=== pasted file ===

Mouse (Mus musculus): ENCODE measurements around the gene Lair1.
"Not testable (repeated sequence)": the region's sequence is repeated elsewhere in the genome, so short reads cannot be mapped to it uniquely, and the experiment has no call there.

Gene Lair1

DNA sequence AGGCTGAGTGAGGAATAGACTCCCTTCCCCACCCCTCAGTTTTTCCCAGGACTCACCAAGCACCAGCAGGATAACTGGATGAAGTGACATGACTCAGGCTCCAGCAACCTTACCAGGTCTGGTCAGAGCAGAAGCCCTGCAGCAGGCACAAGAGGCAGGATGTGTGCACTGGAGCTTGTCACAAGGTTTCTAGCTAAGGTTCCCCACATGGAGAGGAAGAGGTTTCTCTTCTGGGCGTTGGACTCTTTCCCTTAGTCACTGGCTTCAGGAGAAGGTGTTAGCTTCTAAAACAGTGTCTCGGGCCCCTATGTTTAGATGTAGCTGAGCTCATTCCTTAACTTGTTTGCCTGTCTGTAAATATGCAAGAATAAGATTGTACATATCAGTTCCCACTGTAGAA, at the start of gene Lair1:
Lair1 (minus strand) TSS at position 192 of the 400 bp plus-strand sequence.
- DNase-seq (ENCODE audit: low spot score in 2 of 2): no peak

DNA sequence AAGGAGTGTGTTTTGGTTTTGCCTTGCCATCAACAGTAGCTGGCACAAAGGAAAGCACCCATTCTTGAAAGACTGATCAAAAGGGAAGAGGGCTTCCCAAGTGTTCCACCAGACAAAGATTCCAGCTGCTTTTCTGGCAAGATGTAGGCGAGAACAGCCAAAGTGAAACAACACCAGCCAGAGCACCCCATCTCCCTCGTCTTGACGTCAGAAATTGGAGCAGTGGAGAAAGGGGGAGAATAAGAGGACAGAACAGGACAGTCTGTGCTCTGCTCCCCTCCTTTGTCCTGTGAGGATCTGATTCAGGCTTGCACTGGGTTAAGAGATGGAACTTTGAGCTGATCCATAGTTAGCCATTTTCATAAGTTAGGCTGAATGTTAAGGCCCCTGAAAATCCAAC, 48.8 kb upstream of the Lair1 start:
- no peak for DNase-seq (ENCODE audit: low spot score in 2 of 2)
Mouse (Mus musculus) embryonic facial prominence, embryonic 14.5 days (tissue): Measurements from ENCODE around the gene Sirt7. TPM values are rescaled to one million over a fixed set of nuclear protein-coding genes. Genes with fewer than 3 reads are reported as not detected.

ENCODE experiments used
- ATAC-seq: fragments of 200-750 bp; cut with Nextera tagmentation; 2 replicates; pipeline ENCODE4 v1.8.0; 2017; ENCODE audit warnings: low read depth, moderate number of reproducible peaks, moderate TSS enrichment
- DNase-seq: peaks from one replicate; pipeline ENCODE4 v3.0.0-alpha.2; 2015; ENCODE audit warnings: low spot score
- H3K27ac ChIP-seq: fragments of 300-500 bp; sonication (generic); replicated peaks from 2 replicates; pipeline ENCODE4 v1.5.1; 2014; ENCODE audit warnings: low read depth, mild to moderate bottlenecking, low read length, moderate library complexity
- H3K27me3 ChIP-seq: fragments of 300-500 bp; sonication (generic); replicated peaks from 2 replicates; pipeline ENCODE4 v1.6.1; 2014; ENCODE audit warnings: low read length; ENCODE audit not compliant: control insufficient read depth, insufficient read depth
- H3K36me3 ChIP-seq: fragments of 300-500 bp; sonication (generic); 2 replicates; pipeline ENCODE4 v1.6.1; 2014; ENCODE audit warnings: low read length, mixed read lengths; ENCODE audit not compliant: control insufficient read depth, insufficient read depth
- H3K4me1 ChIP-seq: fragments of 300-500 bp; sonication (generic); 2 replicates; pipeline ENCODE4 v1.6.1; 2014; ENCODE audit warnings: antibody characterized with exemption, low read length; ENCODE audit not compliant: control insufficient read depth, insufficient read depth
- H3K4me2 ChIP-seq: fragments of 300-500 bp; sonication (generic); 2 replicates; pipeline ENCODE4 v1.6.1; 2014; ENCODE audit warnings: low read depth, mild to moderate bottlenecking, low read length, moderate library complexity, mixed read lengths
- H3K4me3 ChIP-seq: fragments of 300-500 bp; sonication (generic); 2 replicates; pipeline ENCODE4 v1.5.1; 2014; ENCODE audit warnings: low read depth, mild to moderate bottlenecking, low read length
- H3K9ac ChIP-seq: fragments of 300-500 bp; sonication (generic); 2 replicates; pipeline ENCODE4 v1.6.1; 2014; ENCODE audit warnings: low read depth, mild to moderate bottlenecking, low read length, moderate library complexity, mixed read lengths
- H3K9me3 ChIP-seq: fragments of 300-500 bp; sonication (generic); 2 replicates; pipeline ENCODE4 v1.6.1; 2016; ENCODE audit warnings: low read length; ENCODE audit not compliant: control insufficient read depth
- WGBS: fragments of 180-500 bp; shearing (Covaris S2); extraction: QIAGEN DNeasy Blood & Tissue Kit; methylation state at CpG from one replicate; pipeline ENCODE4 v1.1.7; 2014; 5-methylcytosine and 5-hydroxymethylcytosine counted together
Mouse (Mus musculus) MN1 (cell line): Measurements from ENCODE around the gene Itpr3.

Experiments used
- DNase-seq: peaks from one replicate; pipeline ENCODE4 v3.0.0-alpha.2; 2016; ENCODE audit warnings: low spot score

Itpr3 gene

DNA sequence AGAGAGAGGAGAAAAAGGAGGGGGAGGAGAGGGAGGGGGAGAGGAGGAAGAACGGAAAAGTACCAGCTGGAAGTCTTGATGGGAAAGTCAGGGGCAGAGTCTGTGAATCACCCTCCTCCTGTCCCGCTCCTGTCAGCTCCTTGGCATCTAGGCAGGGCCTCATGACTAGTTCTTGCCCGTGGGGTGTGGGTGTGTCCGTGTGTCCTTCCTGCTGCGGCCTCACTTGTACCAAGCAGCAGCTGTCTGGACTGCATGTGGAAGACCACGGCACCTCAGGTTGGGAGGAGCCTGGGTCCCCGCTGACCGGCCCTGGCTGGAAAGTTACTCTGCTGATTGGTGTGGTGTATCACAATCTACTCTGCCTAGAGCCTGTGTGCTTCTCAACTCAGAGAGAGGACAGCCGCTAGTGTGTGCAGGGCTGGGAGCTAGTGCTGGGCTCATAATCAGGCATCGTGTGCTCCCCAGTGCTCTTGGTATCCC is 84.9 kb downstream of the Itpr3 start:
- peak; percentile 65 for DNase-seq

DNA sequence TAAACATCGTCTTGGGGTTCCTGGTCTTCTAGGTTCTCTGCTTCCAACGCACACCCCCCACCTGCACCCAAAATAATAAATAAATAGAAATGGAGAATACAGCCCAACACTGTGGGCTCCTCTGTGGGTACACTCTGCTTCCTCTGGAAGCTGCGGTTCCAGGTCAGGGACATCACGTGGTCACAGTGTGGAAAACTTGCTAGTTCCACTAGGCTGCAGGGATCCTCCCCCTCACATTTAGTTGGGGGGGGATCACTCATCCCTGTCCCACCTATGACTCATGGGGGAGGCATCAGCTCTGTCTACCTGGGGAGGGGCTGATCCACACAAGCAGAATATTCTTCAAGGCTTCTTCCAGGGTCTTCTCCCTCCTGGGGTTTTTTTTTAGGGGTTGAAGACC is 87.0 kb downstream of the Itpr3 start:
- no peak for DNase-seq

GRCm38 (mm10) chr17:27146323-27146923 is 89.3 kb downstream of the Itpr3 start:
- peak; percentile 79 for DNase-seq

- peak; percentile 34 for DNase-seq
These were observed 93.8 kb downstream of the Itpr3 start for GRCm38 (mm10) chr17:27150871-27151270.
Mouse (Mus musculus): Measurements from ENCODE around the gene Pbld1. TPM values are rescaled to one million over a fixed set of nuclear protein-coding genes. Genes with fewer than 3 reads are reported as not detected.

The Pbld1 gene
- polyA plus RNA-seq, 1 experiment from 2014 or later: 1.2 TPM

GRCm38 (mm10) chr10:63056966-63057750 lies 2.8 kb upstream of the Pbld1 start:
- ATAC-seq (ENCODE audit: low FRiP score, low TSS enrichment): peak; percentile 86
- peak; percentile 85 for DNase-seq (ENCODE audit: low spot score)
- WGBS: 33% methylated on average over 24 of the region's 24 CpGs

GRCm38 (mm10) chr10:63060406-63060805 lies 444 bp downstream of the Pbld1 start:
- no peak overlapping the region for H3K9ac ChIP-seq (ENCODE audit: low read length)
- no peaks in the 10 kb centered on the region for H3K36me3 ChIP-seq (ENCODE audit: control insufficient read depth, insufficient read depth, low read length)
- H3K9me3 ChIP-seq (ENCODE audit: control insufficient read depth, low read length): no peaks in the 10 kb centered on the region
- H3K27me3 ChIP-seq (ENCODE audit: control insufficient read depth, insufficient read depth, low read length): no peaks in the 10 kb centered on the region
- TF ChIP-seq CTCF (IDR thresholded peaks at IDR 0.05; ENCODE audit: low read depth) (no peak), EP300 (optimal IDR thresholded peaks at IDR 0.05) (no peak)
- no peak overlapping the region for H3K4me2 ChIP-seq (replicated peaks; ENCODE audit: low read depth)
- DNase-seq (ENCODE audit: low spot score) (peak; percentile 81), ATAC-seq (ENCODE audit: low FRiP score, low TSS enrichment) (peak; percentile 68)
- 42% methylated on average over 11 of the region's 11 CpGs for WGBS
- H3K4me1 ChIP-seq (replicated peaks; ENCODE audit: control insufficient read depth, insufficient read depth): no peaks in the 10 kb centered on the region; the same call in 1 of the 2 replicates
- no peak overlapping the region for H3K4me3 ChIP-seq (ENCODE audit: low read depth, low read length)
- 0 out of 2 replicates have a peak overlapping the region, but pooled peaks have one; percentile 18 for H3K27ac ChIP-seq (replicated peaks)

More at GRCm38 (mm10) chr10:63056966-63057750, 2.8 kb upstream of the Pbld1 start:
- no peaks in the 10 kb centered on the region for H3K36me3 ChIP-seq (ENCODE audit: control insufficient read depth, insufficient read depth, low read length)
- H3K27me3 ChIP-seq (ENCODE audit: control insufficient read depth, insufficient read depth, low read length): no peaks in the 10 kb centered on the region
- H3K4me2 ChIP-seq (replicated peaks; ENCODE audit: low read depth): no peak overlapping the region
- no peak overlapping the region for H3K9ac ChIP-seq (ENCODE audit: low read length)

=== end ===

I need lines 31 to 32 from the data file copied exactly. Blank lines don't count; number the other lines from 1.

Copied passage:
- peak; percentile 79 for DNase-seq

- peak; percentile 34 for DNase-seq